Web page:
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Lloyd George - Case Study Example

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Lloyd George left an impact on Great Britain. However, eventually his coalition fell. There is much debate over why exactly the coalition fell apart, and historians often argue between the possibilities of several different reasons. Many of these reasons are not entirely plausible, however there are several plausible reasons that the Lloyd George coalition fell apart.
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Lloyd George Case Study
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Download file to see previous pages So, why did the Lloyd George Coalition fall The answer to this can ironically be found within his greatest triumphs.
In the beginning of Lloyd George's career, he was a Liberal. It was a time when the Welsh were trying to regain national identity and confidence. He became a council member on the Caernarfon County Council in 1890. This was a seat he held for fifty-five years. He was a very active campaigner and supporter of land reform. Also, he was the youngest member of the House of Commons as a Liberal. In 1908, he was promoted to Chancellor of the Exchequer by Henry Asquith, the new prime minister. He was a very high profile politician, strongly opposing the Boer War.
Even before becoming Prime Minister, George was innovatively creating ways to give support to Europe. He oversaw the Merchant Shipping Act of 1906, the Patient Act of 1907, and the Port of London Authority in 1908. He then became chancellor for the Asquith administration. In 1909, he created the 'People's Budget.' In 1911, he introduced Great Britain's National Health Insurance Program and made his famous speech. His speech warned Germany that they would not stand for intrusion in international affairs. He then became the first Minister of Munitions in 1915, further paving his way to becoming Prime Minister.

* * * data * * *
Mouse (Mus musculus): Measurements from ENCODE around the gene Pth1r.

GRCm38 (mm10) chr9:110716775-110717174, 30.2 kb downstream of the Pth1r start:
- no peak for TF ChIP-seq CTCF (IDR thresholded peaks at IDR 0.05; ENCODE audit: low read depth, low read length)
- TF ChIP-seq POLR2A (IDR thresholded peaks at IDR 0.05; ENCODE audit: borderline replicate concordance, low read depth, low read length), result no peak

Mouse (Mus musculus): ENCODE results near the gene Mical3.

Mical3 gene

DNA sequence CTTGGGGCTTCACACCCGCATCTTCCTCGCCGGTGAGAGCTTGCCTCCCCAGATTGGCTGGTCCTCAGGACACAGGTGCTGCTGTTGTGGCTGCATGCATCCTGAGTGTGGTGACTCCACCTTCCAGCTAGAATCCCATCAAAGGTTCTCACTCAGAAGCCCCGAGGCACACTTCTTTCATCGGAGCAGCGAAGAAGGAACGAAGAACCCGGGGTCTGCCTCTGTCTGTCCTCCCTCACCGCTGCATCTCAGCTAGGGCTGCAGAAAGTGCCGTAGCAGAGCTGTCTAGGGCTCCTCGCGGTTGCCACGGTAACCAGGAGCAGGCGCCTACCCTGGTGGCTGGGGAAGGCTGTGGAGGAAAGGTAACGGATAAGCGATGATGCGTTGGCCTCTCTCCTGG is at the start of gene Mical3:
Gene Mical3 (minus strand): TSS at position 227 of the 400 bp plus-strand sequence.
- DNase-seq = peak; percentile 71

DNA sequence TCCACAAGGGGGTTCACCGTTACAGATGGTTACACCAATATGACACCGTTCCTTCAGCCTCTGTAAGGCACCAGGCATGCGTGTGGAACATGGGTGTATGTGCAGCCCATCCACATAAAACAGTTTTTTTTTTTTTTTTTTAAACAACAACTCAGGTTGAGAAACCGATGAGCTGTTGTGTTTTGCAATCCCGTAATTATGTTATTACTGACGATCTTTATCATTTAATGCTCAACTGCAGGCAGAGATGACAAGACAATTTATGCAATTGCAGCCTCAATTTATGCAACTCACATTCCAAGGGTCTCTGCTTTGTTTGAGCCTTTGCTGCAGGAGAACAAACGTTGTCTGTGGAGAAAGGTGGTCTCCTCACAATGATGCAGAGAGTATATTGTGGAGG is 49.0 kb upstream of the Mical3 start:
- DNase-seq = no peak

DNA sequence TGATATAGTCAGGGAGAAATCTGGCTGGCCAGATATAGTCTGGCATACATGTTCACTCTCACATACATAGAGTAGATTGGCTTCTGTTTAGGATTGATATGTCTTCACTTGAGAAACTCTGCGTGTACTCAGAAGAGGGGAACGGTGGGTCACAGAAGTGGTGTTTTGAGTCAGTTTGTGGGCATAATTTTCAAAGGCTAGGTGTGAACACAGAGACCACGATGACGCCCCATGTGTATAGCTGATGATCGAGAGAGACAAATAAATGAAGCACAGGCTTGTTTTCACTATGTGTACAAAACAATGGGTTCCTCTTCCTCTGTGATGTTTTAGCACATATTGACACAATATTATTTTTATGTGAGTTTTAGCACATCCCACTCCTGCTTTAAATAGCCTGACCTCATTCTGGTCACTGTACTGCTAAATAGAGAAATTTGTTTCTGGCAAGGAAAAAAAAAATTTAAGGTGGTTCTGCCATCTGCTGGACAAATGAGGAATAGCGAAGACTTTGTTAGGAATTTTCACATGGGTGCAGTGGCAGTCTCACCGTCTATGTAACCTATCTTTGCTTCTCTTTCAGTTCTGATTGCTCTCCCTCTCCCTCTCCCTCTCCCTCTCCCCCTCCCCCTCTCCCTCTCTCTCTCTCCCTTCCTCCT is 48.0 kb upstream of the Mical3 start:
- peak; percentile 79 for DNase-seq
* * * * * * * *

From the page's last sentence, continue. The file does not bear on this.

He was often called "The man who won the war." Upon winning the war, in 1918, the coalition was formed between the conservatives and part of the Liberal party. They took a huge majority in the elections that year. However, there were some differences in opinion regarding the leadership within Liberal party and as Chris Cook argues, the conservatives wanted to see the Liberal party remain split between the followers of Lloyd George and the followers of Herbert Henry Asquith (the former prime minister.) 2
The conservatives readily carried on with the coalition after the war, since they had not won an election on their own in over a decade. They took the election with 70 percent of the votes. Noted, this was the 'coupon election' and the first election that allowed women over 30 to vote. The conservatives later decided that George owed his win to them and that they could take it back from him at any time. This left Lloyd George, in idea at least, without a party officially supporting him.
George was a well-respected wartime leader, but the devastation from the war could prove to be the primary factor that cost him his position as prime minister. After all, he was the one to promise, "A land fit for heroes." After the war, Great Britain was left in a pitiful state of despair and heading towards a depression. Hundreds of thousands of soldiers died and over a million soldiers were left unable to work. Now Britain had to pay millions in war pension on top of the debt they had accumulated due to the war. This great economic decline was too big of a feat to overcome even for the 'Welsh Wizard.'
Britain over invested in staple industries due to the war. This caused a boom in ...Download file to see next pagesRead More
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